Why Fiber Optic Networks Beat Copper Networks

Data transmission via fiber optic cabling is not a new technology; it was invented in the 1970s. However, it is now the fastest-growing method for transporting high bandwidth data worldwide because fiber optic cabling works very well for transmitting bandwidth-heavy applications, spanning long distances and ensuring the integrity and network security of the transported data. These inherent characteristics make optical fiber the ideal platform for wide area networks (WANs), broadband Internet connectivity, optical Ethernet and all other next-generation networking methods such as multiprotocol label switching (MPLS) and virtual private LAN (VPLS) technologies.

In other words, it’s the fast, flexible and scalable way to connect businesses to vendors, customers and other digital resources. Copper

Here are the key advantages of fiber optic networks:

1. Extremely High Bandwidth

No other cable-based data transmission medium offers the bandwidth capability of fiber optics. The capacity of any type of transmission cable increases with frequency. On the other hand, distance decreases as frequency increases. Generally, copper cabling has a bandwidth capability of a few MHz. By contrast, fiber optic cabling has a bandwidth capability of 400MHz or greater. This enables fiber optics to provide data transmission performance up to 100 Gbps with the hardware that is now available, and allows for easier bandwidth upgrades in the future.

 While fiber optic cabling does not have infinite bandwidth, it’s certainly superior to copper cabling. It’s true that 10 Gbps copper applications are on the market; but copper can only transmit 10 Gbps for about 50 feet over high-cost copper wire — a distance that’s practical only within the confines of a data center. While Ethernet-over-Copper (EoC) data solutions are considered by some to be the way of the future, these applications are not as reliable and only deliver about 15 to 20 Mbps of actual bandwidth.

2. Greater Transmission Distances

Fiber optic cabling allows data to be sent far greater distances than copper cabling and performs this without nearly as many repeater pieces of gear. With copper cabling, a repeater must be installed in the middle of the copper path to regenerate the signal.

The higher the bandwidth needed, the greater the number of repeaters that are required in the copper path; this can prove to be very costly. With fiber optics, conventional electrical data signals are converted into a modulated light beam (laser), introduced into the cable and transported via a very, very small diameter glass or plastic optical fiber to a receiver that coverts light back into electrical signals. This process allows the data to be sent greater distances. In fact, as custom fiber optics have advanced over time, new long-reach lasers have been developed that reduce the number of regeneration sites even further. So fiber optics allow transmission of a signal over greater distances at a much lower cost than copper so rural businesses have better bandwidth options, and organizations with multiple offices can take advantage of the same network.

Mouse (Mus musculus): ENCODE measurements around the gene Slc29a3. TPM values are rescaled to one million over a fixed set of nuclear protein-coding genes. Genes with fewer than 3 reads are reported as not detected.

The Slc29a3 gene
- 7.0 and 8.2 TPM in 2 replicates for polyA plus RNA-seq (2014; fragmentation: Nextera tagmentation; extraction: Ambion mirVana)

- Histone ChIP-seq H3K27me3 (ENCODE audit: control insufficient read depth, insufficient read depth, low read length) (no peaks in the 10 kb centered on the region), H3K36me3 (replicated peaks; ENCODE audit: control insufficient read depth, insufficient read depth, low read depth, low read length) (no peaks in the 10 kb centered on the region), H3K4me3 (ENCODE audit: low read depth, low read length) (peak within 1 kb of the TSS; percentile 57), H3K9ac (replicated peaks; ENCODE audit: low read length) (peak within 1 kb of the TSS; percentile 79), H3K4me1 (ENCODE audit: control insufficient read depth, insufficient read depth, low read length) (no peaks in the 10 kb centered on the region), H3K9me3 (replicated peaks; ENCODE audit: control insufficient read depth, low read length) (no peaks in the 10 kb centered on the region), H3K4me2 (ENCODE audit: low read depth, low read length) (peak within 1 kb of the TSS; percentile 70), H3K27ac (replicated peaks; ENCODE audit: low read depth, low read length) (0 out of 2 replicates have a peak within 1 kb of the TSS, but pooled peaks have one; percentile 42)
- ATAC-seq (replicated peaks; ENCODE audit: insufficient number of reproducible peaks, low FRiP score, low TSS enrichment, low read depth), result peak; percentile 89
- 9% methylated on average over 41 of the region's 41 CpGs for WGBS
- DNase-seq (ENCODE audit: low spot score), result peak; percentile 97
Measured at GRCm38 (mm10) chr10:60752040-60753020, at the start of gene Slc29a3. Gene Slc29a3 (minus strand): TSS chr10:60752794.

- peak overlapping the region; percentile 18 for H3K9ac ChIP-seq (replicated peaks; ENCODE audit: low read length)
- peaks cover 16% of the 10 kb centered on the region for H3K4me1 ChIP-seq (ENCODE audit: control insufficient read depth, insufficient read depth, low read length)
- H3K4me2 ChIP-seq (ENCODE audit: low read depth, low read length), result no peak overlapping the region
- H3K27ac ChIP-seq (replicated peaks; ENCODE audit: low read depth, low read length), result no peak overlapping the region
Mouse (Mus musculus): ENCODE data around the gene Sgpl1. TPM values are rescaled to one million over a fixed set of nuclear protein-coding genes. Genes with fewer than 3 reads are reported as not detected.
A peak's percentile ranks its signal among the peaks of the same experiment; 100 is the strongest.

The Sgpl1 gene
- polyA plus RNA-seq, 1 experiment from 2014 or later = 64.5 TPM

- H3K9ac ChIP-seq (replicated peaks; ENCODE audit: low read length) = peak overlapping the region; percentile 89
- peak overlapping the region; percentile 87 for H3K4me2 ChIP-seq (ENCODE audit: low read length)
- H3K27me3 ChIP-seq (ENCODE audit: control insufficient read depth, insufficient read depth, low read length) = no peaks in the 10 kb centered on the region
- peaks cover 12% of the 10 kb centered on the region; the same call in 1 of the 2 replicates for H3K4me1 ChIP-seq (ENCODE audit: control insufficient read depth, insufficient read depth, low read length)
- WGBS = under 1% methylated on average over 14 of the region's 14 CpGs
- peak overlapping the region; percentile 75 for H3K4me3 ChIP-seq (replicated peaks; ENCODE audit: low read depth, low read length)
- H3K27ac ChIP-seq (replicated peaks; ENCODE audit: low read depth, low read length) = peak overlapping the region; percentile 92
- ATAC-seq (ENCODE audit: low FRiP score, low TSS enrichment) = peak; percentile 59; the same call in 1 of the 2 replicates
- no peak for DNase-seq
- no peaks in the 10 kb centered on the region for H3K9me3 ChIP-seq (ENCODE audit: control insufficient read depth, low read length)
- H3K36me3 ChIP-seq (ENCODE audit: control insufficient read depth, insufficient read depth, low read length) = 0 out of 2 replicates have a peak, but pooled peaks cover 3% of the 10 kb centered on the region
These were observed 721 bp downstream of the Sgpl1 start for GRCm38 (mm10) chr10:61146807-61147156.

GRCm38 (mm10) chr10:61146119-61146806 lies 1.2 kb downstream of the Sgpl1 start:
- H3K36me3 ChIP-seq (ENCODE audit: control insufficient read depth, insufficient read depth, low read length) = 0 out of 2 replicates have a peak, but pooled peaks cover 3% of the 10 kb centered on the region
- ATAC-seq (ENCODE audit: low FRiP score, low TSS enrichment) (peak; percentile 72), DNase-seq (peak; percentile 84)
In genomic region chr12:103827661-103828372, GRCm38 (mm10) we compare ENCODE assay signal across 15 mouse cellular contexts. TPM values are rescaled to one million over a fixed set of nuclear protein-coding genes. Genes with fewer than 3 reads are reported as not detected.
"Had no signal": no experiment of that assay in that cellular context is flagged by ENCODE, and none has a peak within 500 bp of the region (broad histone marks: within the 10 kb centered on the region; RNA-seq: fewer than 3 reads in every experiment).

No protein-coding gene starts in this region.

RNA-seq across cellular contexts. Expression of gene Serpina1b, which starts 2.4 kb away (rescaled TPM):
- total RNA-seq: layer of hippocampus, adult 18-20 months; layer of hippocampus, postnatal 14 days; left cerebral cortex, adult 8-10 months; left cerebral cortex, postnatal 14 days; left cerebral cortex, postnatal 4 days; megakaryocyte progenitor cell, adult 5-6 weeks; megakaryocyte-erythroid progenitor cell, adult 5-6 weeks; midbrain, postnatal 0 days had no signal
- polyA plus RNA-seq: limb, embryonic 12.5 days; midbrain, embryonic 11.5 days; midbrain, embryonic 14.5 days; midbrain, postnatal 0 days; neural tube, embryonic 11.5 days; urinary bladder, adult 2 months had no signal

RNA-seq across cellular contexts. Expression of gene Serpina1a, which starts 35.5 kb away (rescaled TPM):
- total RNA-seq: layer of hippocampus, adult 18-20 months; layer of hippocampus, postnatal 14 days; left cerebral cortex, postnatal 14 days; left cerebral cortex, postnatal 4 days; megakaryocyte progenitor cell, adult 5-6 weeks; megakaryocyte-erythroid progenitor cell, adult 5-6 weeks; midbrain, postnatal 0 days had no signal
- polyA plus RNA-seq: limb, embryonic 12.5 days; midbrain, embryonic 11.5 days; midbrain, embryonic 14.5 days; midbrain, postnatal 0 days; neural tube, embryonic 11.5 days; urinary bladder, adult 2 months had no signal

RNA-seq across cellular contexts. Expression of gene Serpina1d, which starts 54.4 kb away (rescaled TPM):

3. Easily Scalable Bandwidth

Thanks to recent generations of fiber optic cabling, your provider can increase bandwidth capacity by simply changing out a card or installing new equipment — without the need to replace the fiber. Optical technology called Dense Wave Division Multiplexing (DWDM) has the ability to turn on multiple light streams that travel down the same optical fiber, which greatly increases the bandwidth carrying capacity. By contrast, high bandwidth copper technology usually requires that the old copper cabling be replaced with higher performance copper cabling. This means fiber optics can easily allow your network to grow as your business grows, without huge capital expense of new copper cabling.

4. Resistance to Electromagnetic Interference

Because fiber optic cabling transmits light (photons) rather than electrons, it doesn’t radiate electromagnetic fields, nor is it susceptible to electromagnetic fields. Therefore, fiber optic transmissions do not suffer from crosstalk, electrically noisy environments or electromagnetic interference problems like copper transmissions do. Fiber delivers clear communications and reliable data delivery, compared to copper.

5. Secure Transmission

Fiber optic cabling is an extremely secure transmission medium since there is no way to detect the data being transmitted by ‘listening in’ to the electromagnetic signal, as is possible with traditional copper transmissions. Since fiber optic cabling does not radiate magnetic fields, the photons are confined within the fiber, making it impossible to tap into the signal without physically cutting into the fiber. Physically tapping the fiber would take great skill and can be detected by using fiber optic test equipment. Therefore, fiber optic cabling is one of the most secure data solutions available for carrying sensitive data/information.

6. Lower Long-Term Costs

Installation costs for fiber continue to be higher than copper because of the skill set required for installation and testing. While this makes fiber more expensive than copper initially; it will actually be less expensive over time since fiber optic cabling is typically more cost-effective to maintain, has less downtime, and requires less networking and re-generation hardware.

When you add up all the advantages, it’s no wonder that fiber optic cabling has become the standard for highly robust and reliable networking.